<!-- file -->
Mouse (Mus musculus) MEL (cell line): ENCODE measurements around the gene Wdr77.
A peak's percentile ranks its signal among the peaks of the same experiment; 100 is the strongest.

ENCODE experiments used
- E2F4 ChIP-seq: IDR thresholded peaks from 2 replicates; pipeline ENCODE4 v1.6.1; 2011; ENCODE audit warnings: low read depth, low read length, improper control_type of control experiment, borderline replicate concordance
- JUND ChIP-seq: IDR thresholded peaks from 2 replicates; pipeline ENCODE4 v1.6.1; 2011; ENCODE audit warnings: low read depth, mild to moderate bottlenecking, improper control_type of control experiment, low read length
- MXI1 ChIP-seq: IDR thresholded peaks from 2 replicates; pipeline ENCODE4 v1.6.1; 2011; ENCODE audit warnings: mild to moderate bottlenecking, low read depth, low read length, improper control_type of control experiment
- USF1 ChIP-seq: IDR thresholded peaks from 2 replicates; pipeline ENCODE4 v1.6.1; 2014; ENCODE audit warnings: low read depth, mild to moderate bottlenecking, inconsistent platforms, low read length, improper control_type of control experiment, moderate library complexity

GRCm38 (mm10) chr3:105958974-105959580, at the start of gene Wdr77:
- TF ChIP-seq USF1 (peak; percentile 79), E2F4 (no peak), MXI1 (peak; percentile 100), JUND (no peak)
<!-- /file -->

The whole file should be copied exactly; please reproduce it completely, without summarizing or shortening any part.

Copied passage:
Mouse (Mus musculus) MEL (cell line): ENCODE measurements around the gene Wdr77.
A peak's percentile ranks its signal among the peaks of the same experiment; 100 is the strongest.

ENCODE experiments used
- E2F4 ChIP-seq: IDR thresholded peaks from 2 replicates; pipeline ENCODE4 v1.6.1; 2011; ENCODE audit warnings: low read depth, low read length, improper control_type of control experiment, borderline replicate concordance
- JUND ChIP-seq: IDR thresholded peaks from 2 replicates; pipeline ENCODE4 v1.6.1; 2011; ENCODE audit warnings: low read depth, mild to moderate bottlenecking, improper control_type of control experiment, low read length
- MXI1 ChIP-seq: IDR thresholded peaks from 2 replicates; pipeline ENCODE4 v1.6.1; 2011; ENCODE audit warnings: mild to moderate bottlenecking, low read depth, low read length, improper control_type of control experiment
- USF1 ChIP-seq: IDR thresholded peaks from 2 replicates; pipeline ENCODE4 v1.6.1; 2014; ENCODE audit warnings: low read depth, mild to moderate bottlenecking, inconsistent platforms, low read length, improper control_type of control experiment, moderate library complexity

GRCm38 (mm10) chr3:105958974-105959580, at the start of gene Wdr77:
- TF ChIP-seq USF1 (peak; percentile 79), E2F4 (no peak), MXI1 (peak; percentile 100), JUND (no peak)